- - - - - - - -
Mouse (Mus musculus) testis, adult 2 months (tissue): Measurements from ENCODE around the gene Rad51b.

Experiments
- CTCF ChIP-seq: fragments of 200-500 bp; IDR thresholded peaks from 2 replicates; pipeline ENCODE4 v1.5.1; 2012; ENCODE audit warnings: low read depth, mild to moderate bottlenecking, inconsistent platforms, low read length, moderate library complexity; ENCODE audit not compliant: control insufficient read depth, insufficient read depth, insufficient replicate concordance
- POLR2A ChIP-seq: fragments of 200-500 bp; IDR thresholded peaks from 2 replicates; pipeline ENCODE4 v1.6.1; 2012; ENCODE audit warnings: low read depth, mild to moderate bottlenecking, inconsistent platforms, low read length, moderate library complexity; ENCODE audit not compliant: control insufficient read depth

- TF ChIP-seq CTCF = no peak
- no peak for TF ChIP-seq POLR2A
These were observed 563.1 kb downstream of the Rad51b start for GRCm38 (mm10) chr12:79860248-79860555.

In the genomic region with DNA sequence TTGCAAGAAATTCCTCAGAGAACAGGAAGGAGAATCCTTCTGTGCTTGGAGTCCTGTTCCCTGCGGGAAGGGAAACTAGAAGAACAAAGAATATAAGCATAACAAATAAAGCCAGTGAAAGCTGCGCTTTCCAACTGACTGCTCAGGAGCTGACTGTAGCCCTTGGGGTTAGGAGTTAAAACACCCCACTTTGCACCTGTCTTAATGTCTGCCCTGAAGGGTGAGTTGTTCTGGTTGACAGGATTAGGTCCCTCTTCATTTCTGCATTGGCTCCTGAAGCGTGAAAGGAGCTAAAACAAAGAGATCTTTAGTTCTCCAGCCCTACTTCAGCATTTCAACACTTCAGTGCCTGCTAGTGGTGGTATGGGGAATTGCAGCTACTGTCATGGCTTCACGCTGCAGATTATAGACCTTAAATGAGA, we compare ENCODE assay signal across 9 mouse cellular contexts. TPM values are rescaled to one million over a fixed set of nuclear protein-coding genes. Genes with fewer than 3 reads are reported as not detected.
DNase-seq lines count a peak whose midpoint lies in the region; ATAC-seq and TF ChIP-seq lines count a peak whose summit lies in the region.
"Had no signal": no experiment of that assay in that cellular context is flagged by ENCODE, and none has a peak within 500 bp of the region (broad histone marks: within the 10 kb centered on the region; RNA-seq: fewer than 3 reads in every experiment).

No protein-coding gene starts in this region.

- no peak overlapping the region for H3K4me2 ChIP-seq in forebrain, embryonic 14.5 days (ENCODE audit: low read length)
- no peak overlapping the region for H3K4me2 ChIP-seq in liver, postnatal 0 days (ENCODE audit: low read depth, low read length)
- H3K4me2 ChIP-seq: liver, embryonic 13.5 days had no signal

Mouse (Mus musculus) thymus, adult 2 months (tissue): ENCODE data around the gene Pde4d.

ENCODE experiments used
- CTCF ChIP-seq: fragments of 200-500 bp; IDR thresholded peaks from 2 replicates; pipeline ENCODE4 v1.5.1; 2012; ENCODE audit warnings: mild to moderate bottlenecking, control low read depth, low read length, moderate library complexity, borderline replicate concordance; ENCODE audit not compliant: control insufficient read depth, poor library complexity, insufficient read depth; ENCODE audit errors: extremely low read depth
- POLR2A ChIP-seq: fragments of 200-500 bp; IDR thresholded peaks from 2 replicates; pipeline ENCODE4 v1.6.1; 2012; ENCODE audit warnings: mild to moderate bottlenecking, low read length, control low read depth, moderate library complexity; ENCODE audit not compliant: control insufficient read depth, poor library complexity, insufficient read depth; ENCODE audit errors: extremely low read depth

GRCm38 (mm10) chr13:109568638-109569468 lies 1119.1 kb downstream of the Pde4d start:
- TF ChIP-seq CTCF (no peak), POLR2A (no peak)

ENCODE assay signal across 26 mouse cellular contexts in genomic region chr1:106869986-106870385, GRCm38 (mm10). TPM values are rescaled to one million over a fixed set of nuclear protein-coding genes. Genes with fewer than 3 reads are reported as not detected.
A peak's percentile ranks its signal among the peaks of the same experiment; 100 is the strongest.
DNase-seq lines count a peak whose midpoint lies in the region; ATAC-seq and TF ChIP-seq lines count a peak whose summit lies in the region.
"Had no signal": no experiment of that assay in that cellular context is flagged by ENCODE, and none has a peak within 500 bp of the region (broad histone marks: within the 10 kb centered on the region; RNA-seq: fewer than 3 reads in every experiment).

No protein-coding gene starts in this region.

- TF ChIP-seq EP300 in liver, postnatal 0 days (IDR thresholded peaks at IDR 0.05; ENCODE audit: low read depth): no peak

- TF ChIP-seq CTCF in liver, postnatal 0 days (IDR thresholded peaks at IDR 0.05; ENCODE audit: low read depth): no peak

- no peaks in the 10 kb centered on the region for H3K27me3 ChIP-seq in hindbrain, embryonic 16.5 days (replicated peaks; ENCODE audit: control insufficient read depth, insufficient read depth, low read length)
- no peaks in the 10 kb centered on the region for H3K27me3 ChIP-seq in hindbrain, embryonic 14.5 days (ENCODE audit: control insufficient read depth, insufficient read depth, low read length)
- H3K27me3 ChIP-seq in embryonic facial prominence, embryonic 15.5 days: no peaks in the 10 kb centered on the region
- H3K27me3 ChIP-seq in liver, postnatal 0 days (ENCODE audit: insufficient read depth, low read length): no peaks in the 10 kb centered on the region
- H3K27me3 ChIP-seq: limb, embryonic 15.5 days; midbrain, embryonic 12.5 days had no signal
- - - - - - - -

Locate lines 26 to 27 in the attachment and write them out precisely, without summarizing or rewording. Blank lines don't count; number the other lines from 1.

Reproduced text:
- TF ChIP-seq EP300 in liver, postnatal 0 days (IDR thresholded peaks at IDR 0.05; ENCODE audit: low read depth): no peak

- TF ChIP-seq CTCF in liver, postnatal 0 days (IDR thresholded peaks at IDR 0.05; ENCODE audit: low read depth): no peak